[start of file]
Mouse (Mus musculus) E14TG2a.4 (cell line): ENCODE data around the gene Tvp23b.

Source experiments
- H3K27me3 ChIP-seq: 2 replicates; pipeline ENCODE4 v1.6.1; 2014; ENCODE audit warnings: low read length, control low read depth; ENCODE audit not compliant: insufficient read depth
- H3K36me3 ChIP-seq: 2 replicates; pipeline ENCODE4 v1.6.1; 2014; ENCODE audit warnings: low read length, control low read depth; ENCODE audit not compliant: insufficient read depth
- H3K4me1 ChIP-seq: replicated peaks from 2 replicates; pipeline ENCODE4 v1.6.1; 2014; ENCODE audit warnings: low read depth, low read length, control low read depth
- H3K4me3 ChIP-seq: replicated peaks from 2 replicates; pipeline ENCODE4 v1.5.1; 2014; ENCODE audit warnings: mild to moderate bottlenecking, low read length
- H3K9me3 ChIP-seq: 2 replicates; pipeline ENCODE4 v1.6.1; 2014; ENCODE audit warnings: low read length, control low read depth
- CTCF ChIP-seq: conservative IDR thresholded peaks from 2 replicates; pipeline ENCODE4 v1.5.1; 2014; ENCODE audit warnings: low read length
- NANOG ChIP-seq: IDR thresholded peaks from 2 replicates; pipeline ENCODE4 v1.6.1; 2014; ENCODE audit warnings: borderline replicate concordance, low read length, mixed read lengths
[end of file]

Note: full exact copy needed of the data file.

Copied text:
Mouse (Mus musculus) E14TG2a.4 (cell line): ENCODE data around the gene Tvp23b.

Source experiments
- H3K27me3 ChIP-seq: 2 replicates; pipeline ENCODE4 v1.6.1; 2014; ENCODE audit warnings: low read length, control low read depth; ENCODE audit not compliant: insufficient read depth
- H3K36me3 ChIP-seq: 2 replicates; pipeline ENCODE4 v1.6.1; 2014; ENCODE audit warnings: low read length, control low read depth; ENCODE audit not compliant: insufficient read depth
- H3K4me1 ChIP-seq: replicated peaks from 2 replicates; pipeline ENCODE4 v1.6.1; 2014; ENCODE audit warnings: low read depth, low read length, control low read depth
- H3K4me3 ChIP-seq: replicated peaks from 2 replicates; pipeline ENCODE4 v1.5.1; 2014; ENCODE audit warnings: mild to moderate bottlenecking, low read length
- H3K9me3 ChIP-seq: 2 replicates; pipeline ENCODE4 v1.6.1; 2014; ENCODE audit warnings: low read length, control low read depth
- CTCF ChIP-seq: conservative IDR thresholded peaks from 2 replicates; pipeline ENCODE4 v1.5.1; 2014; ENCODE audit warnings: low read length
- NANOG ChIP-seq: IDR thresholded peaks from 2 replicates; pipeline ENCODE4 v1.6.1; 2014; ENCODE audit warnings: borderline replicate concordance, low read length, mixed read lengths